One hundred and ninety-five participants in the Cincinnati Lead Study
were neuropsychologically evaluated in mid-adolescence. The
neuropsychological measures yielded five factors labeled Memory,
Learning/IQ, Attention, Visuoconstruction, and Fine-Motor.
Prenatal, Average Childhood, and 78 month blood lead (PbB) levels were
used in a series of multiple regression analyses. Following rigorous
covariate pretesting and adjustment, a significant main effect of 78
month PbB on the Fine-Motor factor was found (p < .004).
Significant interactions were also found between gender and lead
exposure parameters for both Attention and Visuoconstruction indicating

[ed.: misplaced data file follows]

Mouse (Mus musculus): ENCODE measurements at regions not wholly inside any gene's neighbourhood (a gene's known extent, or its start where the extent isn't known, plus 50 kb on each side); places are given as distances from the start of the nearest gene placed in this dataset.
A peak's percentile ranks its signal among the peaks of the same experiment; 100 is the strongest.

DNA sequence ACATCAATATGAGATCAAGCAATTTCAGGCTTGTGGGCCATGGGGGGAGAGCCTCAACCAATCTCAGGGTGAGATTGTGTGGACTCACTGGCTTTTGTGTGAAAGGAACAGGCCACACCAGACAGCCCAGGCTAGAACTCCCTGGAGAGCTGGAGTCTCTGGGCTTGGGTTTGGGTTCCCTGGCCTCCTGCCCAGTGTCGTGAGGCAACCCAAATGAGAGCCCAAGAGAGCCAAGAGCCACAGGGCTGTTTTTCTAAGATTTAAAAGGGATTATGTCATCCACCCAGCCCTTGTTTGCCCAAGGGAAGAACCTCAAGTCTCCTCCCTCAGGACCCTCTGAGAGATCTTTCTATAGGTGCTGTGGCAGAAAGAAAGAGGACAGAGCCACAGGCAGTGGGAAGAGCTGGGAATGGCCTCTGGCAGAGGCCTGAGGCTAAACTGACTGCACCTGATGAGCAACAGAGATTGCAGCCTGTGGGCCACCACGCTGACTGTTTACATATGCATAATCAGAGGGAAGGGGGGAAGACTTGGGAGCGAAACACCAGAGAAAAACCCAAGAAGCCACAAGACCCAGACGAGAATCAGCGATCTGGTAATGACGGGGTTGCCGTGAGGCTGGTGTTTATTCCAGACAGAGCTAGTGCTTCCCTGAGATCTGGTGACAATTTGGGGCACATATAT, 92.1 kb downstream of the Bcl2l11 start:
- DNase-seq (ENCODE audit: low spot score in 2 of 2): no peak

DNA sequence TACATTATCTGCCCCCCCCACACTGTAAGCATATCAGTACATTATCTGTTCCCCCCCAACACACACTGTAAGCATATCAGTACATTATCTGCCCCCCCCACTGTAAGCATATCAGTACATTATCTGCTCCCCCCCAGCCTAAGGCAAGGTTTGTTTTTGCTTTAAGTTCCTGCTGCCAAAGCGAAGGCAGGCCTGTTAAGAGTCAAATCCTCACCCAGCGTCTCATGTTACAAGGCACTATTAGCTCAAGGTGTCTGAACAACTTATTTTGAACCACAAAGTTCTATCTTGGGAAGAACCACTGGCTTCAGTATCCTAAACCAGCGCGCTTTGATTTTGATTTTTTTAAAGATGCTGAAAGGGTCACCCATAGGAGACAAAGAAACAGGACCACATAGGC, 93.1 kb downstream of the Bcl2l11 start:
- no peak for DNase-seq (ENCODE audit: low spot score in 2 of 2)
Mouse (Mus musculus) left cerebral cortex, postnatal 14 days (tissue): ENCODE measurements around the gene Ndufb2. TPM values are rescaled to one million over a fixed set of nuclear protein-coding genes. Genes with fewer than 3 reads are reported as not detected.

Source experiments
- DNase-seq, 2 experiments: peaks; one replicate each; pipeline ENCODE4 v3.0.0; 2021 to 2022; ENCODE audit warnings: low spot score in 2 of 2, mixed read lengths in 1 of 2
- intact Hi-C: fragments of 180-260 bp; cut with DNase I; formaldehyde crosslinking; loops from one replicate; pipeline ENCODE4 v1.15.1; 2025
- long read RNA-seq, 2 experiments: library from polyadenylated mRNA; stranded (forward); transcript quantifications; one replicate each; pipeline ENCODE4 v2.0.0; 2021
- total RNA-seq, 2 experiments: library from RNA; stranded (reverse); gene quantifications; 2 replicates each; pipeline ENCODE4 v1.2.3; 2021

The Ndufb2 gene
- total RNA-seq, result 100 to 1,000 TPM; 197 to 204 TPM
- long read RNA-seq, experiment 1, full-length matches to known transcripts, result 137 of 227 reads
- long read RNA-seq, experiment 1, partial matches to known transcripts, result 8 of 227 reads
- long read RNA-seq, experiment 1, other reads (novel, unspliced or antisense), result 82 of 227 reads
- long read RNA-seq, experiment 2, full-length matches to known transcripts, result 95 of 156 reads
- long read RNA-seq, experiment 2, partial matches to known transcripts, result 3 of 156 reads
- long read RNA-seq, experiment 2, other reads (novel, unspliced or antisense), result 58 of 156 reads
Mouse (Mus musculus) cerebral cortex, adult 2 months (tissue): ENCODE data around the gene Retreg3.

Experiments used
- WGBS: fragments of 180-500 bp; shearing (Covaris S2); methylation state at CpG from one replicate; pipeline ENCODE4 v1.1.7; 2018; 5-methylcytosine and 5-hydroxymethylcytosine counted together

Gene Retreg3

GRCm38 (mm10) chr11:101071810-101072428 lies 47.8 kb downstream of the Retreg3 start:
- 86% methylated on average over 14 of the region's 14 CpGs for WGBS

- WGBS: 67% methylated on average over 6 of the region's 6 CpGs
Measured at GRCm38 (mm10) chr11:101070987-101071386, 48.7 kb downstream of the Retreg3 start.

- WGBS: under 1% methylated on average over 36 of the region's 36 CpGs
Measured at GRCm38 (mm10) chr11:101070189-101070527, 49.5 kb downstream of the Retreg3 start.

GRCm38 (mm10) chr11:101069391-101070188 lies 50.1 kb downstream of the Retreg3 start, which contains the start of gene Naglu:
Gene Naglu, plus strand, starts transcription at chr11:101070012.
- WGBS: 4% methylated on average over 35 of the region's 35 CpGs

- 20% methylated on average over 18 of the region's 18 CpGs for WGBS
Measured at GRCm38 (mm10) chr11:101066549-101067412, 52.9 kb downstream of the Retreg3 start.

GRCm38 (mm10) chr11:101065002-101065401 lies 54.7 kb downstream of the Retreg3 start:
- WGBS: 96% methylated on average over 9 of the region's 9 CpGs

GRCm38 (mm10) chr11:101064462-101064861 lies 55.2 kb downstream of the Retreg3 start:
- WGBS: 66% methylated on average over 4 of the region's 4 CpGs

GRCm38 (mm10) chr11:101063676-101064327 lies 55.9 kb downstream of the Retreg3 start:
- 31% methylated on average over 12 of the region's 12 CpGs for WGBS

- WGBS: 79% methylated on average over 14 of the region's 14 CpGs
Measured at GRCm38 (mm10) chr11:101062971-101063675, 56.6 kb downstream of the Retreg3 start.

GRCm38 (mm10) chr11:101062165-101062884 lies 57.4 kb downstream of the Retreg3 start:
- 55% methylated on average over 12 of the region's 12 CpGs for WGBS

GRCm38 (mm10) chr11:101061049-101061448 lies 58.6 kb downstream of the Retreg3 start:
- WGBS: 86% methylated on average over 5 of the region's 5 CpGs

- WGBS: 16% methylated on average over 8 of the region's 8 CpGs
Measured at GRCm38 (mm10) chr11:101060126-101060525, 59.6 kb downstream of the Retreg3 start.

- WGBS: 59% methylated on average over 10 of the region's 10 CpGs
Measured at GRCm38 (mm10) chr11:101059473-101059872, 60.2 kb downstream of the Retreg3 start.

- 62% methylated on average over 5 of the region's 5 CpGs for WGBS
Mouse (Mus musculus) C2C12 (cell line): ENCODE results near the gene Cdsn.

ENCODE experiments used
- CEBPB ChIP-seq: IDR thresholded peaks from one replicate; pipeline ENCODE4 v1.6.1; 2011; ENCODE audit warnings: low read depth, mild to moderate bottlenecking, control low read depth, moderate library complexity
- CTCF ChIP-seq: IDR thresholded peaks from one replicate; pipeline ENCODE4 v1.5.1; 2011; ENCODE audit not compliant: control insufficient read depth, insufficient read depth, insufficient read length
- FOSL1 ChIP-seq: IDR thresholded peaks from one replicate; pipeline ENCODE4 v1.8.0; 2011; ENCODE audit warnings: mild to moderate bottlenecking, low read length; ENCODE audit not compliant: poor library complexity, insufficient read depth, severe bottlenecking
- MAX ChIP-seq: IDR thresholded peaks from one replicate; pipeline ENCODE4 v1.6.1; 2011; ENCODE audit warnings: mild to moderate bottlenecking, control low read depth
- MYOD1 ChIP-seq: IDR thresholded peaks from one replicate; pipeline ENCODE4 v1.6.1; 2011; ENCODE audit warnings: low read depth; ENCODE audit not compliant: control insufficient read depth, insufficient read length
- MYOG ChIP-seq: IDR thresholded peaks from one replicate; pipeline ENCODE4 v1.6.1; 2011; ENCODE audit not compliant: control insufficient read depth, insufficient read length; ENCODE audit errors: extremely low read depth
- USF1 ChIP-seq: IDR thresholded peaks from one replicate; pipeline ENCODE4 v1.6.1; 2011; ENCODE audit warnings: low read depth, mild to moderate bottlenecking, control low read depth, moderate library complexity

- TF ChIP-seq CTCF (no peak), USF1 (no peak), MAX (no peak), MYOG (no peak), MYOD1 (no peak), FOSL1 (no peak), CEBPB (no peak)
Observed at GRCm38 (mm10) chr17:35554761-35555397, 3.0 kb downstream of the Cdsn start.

heightened risk in males. Finally, a trend toward significance was
found for the PbB × SES interaction for Learning/IQ,
consistent with previous evidence of increased educational and
cognitive vulnerability for youth from more disadvantaged backgrounds.
These results provide new evidence from the longest continuing
prospective study of the remote effects of early lead exposure. They
indicate the presence of selective neuropsychological effects in this
population, and also that males and females are not uniformly affected.
These results also underscore the complexity of models of
neurobehavioral development, and the modest predictive power of any
single determinant. (JINS, 2004, 10,